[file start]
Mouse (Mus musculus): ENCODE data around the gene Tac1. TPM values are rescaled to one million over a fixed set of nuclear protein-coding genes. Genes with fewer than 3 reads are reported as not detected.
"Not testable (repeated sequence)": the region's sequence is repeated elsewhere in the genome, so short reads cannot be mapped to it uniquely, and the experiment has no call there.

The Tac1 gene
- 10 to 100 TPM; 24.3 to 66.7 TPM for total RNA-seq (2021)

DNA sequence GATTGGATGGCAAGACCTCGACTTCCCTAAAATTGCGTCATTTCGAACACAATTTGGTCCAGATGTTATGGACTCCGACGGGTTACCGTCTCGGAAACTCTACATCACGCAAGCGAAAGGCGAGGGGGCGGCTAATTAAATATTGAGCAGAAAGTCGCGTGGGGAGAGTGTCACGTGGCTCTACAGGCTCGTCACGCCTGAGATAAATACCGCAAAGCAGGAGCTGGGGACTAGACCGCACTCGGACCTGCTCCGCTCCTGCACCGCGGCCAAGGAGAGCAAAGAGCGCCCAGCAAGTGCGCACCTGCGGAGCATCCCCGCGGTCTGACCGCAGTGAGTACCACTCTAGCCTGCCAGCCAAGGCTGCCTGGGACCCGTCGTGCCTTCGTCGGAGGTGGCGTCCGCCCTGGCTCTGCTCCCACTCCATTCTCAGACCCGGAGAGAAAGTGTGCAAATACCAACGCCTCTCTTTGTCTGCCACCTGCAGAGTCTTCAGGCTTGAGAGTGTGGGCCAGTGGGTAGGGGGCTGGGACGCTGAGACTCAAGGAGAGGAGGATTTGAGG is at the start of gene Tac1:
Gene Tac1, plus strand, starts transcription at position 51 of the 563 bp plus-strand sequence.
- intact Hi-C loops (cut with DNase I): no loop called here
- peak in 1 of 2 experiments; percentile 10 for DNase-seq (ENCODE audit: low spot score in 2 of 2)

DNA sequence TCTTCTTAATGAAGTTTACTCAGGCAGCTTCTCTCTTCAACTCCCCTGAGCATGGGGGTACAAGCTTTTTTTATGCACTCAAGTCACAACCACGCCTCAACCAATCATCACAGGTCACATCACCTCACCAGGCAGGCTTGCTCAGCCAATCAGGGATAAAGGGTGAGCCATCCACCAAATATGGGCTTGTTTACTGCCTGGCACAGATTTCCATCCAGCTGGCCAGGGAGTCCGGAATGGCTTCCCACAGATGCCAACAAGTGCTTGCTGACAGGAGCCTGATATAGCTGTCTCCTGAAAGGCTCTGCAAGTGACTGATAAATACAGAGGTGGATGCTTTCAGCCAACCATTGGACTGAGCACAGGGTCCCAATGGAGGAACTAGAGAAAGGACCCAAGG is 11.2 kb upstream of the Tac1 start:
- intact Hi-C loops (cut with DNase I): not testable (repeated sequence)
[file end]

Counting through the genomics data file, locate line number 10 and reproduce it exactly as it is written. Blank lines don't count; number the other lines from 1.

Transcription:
- intact Hi-C loops (cut with DNase I): not testable (repeated sequence)